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Urgent: An American threat to Saudi Arabia

Sami Gafar

The Kingdom of Saudi Arabia is exposed to a real threat from the US because of the Kingdom’s policies on the energy market.


The Biden administration  considers it harmful to the chances of the Democratic Party in the midterm elections for Congress in next November.


This also coincides with Washington’s position in the raging international conflict with Russia and with China in the midterm.

Washington is expected to increase pressure on Riyadh in the near term because it considers the OPEC Plus’ decision to reduce oil production.


This is of course seen as a supportive position for Russia against its Western alliance.


Thereby leading the National Security Council of the White House to announced that the US needs to re-evaluate its ties with Saudi Arabia, including arms sale deals.

The Democrats in Congress have raised their voices calling for the withdraw of forces and defense systems from the Kingdom, which is a serious American move and not just a threat.

On the other hand, Riyadh views the US as an unreliable ally after it signed the nuclear agreement.


This in turn made Iran revel in the region and bombard Saudi cities and oil facilities, and increase its influence in Yemen, Iraq and Lebanon, threatening the security of the Gulf Cooperation Council countries.


The same thing will happen again amid Washington’s insistence on returning to the nuclear agreement and ignoring the concerns of the Gulf states, with Saudi Arabia at heart.

Saudi Arabia did not stand still in the face of the America’s stern position,  the Kingdom has been witnessing an accelerated modernization movement led by King Salman bin Abdulaziz and Crown Prince Mohammed bin Salman. 

For the past five years, the way forward  is summarized Vision 2030.

The Saudi Vision 2030 depends on strengthening the Kingdom’s relations with the world, especially influential international powers such as China and Russia.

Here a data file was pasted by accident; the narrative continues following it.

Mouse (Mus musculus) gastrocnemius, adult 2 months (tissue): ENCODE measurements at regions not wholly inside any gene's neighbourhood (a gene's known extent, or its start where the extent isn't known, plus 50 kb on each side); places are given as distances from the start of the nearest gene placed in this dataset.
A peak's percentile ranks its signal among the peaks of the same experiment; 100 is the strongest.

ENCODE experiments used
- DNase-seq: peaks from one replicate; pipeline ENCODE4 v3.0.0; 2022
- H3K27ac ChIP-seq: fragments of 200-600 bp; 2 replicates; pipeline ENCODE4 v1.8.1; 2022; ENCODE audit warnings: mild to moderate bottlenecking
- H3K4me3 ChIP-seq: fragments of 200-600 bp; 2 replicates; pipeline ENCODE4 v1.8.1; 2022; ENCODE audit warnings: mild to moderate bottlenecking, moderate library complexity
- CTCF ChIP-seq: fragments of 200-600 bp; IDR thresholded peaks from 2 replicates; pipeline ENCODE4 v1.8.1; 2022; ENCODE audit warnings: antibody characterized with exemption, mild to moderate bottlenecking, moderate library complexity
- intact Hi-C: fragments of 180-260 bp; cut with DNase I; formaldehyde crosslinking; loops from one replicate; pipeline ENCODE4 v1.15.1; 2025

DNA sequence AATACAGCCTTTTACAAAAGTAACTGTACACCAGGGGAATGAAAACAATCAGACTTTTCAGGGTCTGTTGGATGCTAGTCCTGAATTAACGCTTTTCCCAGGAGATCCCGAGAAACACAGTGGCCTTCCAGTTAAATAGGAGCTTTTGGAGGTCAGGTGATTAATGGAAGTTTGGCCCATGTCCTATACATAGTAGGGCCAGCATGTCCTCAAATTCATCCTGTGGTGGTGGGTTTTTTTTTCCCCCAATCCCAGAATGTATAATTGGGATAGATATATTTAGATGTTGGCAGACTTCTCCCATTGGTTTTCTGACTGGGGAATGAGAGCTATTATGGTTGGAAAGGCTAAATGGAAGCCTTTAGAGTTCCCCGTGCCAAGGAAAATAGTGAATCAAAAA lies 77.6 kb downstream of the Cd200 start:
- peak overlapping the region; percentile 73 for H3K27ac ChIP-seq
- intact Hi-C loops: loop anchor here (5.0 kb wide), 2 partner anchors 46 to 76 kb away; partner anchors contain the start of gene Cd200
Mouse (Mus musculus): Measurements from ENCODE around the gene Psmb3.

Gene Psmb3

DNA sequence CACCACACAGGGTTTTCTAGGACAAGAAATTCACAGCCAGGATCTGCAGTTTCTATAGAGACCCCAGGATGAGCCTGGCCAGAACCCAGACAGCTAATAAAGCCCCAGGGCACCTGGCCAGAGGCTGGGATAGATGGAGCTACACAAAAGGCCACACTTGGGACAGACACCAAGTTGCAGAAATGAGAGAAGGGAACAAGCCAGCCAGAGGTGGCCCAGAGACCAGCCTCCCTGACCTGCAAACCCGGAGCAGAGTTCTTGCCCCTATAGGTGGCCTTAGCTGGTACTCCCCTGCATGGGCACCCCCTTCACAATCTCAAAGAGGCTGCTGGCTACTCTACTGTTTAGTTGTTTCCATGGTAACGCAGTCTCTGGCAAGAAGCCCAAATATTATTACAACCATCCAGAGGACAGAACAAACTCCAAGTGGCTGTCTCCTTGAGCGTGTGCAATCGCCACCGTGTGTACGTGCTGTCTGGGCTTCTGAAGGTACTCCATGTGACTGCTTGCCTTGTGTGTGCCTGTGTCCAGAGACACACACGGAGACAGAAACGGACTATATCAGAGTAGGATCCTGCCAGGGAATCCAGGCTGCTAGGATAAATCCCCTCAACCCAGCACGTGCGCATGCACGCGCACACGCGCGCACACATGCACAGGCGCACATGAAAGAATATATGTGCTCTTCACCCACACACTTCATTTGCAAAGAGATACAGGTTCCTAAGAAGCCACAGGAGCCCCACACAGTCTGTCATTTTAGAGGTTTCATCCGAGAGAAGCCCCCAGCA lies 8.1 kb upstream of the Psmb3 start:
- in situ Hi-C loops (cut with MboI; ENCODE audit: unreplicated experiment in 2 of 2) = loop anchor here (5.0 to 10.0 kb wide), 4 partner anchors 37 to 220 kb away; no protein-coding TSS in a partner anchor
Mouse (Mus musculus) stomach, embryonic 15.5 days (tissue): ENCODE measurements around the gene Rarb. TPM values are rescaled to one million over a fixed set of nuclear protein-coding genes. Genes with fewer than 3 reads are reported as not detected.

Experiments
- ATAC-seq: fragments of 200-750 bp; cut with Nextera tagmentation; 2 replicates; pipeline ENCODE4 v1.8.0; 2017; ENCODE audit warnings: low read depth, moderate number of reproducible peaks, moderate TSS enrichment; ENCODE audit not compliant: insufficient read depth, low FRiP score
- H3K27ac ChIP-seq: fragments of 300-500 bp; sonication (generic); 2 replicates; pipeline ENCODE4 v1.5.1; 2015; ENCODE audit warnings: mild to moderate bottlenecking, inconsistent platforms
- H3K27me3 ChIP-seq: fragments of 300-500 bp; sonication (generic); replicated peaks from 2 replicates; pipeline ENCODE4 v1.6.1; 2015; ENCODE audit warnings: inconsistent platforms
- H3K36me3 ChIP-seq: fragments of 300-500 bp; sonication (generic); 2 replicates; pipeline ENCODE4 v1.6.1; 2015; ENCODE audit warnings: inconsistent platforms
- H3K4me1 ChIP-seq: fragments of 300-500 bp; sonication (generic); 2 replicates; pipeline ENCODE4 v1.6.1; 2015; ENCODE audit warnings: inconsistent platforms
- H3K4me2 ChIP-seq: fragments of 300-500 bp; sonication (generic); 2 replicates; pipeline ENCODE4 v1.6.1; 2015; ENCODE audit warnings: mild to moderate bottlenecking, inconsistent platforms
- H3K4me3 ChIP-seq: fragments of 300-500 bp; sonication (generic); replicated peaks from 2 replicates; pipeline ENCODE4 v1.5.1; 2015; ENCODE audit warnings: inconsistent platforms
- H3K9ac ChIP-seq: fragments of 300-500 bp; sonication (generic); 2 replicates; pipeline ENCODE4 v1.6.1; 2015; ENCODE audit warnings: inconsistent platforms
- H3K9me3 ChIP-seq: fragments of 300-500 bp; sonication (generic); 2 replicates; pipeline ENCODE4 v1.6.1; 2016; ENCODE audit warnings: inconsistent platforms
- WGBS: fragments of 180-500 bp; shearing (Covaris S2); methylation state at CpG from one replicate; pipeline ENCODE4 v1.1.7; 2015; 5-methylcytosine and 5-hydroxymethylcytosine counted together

This is along with increasing dependence on the non-oil economy and easing the link between the Saudi monarchy and the Wahhabi sect, which maximizes Riyadh’s strategic strength and makes it able to resist any American attempt to undermine its stability.

The qualitative leap that the Kingdom is witnessing is not a response to the shift in US policies toward the Middle East, but rather a result of a mature project that Saudi planners have been working on for years to deal with the strategic shifts in the world and respond to the Kingdom’s requirements as a state and society, in which the proportion of young people is about 66 percent.

The fruits of Vision 2030 have already begun to appear in Saudi Arabia by maximizing the return on tourism with the establishment of the NEOM tourist city and maximizing the Kingdom’s strategic capacity in the field of green economy, digital transformation, space science and other fields, in addition to the development of its political role that was manifested in the G20.


Launching these initiatives is a way to confront climate change, and restoring the Gulf countries’ unity at Al-Ula summit.

The Saudi position may seem strong, and it is, but it also needs to restore and strengthen the Arab unity, which has been torn apart since 2011.

In order to turn into a strategic force, a strategic initiative is required, not necessarily bringing together all Arab countries, but by liaising with Gulf states and Algeria, which have huge financial surpluses.


Egypt also has a large number of man power, in addition to Sudan, which can be turned into an Arab and international food sanctuary. 

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